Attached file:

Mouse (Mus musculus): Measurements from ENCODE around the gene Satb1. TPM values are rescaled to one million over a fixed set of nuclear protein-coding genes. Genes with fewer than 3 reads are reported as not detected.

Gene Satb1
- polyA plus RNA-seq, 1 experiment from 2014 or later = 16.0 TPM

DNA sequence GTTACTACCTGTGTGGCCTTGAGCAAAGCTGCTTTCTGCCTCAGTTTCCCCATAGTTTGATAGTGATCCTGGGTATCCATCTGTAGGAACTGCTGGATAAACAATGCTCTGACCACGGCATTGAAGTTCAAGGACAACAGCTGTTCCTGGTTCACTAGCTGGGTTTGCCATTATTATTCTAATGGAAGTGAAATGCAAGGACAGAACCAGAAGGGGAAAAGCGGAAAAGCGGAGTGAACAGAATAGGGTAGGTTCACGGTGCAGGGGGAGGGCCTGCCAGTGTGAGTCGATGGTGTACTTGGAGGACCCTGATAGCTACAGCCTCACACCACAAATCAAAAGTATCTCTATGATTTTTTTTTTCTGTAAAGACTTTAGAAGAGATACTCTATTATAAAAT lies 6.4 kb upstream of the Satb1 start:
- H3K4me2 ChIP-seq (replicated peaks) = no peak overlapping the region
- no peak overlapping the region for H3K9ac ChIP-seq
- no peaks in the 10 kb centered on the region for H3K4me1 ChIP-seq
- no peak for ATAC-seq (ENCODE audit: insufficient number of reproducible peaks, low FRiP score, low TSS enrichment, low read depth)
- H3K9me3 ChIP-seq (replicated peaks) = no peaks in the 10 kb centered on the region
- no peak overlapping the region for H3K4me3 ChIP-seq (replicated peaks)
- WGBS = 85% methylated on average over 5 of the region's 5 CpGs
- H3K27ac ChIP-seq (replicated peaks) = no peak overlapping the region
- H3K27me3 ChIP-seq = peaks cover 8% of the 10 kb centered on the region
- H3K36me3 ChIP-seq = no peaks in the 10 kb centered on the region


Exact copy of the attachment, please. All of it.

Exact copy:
Mouse (Mus musculus): Measurements from ENCODE around the gene Satb1. TPM values are rescaled to one million over a fixed set of nuclear protein-coding genes. Genes with fewer than 3 reads are reported as not detected.

Gene Satb1
- polyA plus RNA-seq, 1 experiment from 2014 or later = 16.0 TPM

DNA sequence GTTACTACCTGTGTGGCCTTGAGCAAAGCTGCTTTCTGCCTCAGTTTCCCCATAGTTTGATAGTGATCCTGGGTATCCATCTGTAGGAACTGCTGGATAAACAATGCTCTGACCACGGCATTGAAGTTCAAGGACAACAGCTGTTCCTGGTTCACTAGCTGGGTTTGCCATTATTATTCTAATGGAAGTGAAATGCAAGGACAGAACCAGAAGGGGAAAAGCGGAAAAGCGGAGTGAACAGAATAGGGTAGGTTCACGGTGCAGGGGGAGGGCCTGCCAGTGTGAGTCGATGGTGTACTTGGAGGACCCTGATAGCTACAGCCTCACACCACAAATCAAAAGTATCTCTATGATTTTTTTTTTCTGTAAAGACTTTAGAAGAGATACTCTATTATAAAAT lies 6.4 kb upstream of the Satb1 start:
- H3K4me2 ChIP-seq (replicated peaks) = no peak overlapping the region
- no peak overlapping the region for H3K9ac ChIP-seq
- no peaks in the 10 kb centered on the region for H3K4me1 ChIP-seq
- no peak for ATAC-seq (ENCODE audit: insufficient number of reproducible peaks, low FRiP score, low TSS enrichment, low read depth)
- H3K9me3 ChIP-seq (replicated peaks) = no peaks in the 10 kb centered on the region
- no peak overlapping the region for H3K4me3 ChIP-seq (replicated peaks)
- WGBS = 85% methylated on average over 5 of the region's 5 CpGs
- H3K27ac ChIP-seq (replicated peaks) = no peak overlapping the region
- H3K27me3 ChIP-seq = peaks cover 8% of the 10 kb centered on the region
- H3K36me3 ChIP-seq = no peaks in the 10 kb centered on the region